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Jon Batiste: Making a joyful noise

Jon Batiste's joy
Jon Batiste's joy 05:20

From his performances on “The Late Show with Steven Colbert” to his work outside the studio, Jon Batiste brings a joyful noise wherever he goes. He shows Michelle Miller just how he does it:

Miller asked, “Do you just break out in song, in the middle of the street?”

“Yeah, you gotta do your thing,” Batiste replied.

“And people don’t look at you funny?”

“They be lookin’, but I be going!”

Jon Batiste, the leader of the band Stay Human. © 2014 Betsy Newman

It’s hard not to look when musician and composer Jon Batiste and his Stay Human band hit the streets for what he calls a love riot.  “A love riot is a street parade that can happen anywhere,” he said.

They’re his way of bringing a classic New Orleans street parade to the people of New York City.

“They may not have had the ability to see us at Carnegie Hall or something like that. So we bring the music to them.”

“I see what you’re doing for everyone else. What does that do for you?” Miller asked.

“I like bringing people together. I like making people who wouldn’t normally relate to one another, find something in common through live music experience and the genuine human exchange of that performance.”

And now he’s sharing his music with millions as the bandleader for “The Late Show with Steven Colbert.”

Miller asked Colbert, “Did you have this image of what you wanted in a bandleader? And did he fit it? Or has he completely blown it out of the water?”

“Well, I mean, in some ways he’s something new, and a throwback at the same time,” he replied. “There hasn’t been, like, a big jazz sound on one of these shows in a long time.”

Jon Batiste and Stay Human perform with guest artist CeeLe Green on “The Late Show with Stephen Colbert” in this 2015 file photo. Jeffrey R. Staab/CBS

You could say that music was 29-year-old Batiste’s first language, having been born into a legendary New Orleans clan of musicians.

“New Orleans has these musical families -- generations go by, and there’re talented musicians in every generation.  And my family is one of those.”  

He started playing in his uncles’ Batiste Brothers Band at only 8 years old.

“My dad was my first musical mentor.  He’s a bassist and a vocalist.  And I would see him performing, and he would always give me lessons about the music, about the business.”

Batiste took that fatherly advice and went in search of bigger stages. In 2004 he came to New York. “I graduated high school early and moved at 17 to go to Juilliard,” he said. “I felt like it was cool to be in a place that allowed me to explore all of my creative sensibilities. By the time I got to my senior year in high school, I had been playing on the scene and I felt kind of, like, I wanted something else, more options.”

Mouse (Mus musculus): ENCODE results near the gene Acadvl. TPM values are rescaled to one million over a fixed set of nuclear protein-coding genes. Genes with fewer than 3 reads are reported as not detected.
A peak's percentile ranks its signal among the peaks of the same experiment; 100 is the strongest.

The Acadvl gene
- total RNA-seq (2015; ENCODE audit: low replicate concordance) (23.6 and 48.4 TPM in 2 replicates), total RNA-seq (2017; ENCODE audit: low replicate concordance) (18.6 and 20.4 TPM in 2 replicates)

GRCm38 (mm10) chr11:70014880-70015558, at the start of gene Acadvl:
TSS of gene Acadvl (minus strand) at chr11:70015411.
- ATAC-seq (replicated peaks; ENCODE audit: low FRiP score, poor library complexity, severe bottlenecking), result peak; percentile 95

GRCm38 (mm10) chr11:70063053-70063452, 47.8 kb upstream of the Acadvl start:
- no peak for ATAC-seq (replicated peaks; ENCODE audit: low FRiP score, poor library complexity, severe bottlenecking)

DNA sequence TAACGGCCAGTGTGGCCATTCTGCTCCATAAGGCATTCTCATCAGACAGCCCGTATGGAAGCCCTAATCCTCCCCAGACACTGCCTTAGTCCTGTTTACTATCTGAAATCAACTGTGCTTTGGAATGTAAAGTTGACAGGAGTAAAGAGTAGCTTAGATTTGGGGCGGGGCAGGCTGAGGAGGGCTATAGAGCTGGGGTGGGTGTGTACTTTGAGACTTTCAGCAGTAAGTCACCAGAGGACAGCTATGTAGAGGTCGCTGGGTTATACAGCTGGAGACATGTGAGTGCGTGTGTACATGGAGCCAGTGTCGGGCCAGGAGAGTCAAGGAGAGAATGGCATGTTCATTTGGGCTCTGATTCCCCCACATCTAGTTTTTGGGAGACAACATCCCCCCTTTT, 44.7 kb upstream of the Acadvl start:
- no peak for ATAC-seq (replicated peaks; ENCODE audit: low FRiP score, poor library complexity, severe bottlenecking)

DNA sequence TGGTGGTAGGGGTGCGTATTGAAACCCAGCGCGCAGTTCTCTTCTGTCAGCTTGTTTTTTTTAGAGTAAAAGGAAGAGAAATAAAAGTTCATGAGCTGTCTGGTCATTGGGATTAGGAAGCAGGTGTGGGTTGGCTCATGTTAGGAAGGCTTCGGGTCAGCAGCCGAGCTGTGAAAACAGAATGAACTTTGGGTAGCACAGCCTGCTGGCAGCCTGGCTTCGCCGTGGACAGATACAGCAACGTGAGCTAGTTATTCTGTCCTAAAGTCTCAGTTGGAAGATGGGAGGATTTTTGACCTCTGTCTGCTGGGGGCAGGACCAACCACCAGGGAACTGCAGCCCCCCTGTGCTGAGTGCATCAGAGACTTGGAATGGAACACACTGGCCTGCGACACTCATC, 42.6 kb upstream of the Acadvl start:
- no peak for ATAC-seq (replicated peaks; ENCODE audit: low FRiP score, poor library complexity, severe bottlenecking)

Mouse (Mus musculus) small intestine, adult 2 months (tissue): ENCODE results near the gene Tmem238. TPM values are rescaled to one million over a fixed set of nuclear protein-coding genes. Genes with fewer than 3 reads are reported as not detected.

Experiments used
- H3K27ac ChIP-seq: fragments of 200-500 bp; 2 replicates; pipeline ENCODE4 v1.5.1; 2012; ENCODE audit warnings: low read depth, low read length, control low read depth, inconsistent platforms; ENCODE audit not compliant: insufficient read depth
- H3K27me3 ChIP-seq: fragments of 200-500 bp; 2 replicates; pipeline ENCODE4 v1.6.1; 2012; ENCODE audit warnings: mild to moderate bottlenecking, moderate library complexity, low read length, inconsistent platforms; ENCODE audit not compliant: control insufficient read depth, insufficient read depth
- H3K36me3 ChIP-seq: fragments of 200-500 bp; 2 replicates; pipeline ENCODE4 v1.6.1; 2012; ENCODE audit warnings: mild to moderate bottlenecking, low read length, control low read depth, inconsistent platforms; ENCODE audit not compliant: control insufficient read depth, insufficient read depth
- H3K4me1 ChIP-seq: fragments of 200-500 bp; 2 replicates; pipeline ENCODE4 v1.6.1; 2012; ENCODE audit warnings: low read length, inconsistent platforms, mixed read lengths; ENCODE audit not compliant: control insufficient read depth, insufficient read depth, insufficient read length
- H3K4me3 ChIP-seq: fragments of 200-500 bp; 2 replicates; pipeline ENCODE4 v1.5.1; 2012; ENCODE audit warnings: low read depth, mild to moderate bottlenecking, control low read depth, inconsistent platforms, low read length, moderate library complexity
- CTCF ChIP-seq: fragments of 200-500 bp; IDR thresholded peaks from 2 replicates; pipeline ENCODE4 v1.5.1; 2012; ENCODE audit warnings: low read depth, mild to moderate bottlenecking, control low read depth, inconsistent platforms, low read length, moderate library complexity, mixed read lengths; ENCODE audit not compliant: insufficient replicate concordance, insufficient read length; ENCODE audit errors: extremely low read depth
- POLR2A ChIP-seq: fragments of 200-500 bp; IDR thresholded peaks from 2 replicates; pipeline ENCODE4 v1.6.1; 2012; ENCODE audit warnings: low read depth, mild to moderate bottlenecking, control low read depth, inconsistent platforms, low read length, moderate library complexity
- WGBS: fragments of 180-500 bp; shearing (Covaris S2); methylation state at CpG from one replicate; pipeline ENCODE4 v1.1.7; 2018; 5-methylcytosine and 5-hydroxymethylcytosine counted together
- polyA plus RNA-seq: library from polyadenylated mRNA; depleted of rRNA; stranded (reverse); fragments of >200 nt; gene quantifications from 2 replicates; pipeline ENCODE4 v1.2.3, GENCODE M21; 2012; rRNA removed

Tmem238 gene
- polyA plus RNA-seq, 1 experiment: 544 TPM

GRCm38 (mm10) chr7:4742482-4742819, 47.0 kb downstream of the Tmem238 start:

And he didn’t waste time exploring those options, playing countless shows, releasing five albums, and gathering a cult following.

“I don’t know what people see in the band or what we do,” he said. “I think maybe the common thread is joy, and authenticity.”

All that joyful noise led to an appearance on Comedy Central’s “The Colbert Report,” which as Colbert himself tells it, is how he landed “The Late Show.” 

“He sat down across from me, and he talked about improvisation. And he made a comment about how I like to have my questions all written out but he likes to improvise. So I threw away my questions and I pulled straight up to him, and I said, ‘How are ya’? How are you doin’?  Let’s have a conversation.’ And I had one of my best conversations I ever had with a guest.”

Batiste and Stay Human have settled into their late-night home, garnering rave reviews for their performances.

And what does the man in charge think?

“He’s incredible,” Colbert said. “The number of people who come over here and sit down and go, ‘I can’t believe how great that band is!’”

But while Jon Batiste is enjoying his time in the spotlight, he’s not at all worried about losing himself in the glare.

“So on this big stage, this big venue, this huge show, do you worry you might lose that voice? That authentic voice, in the realm of all this going on, and the fame, the fortune?” Miller asked.

“No. No.”


“’Cause I’m me!” he laughed.

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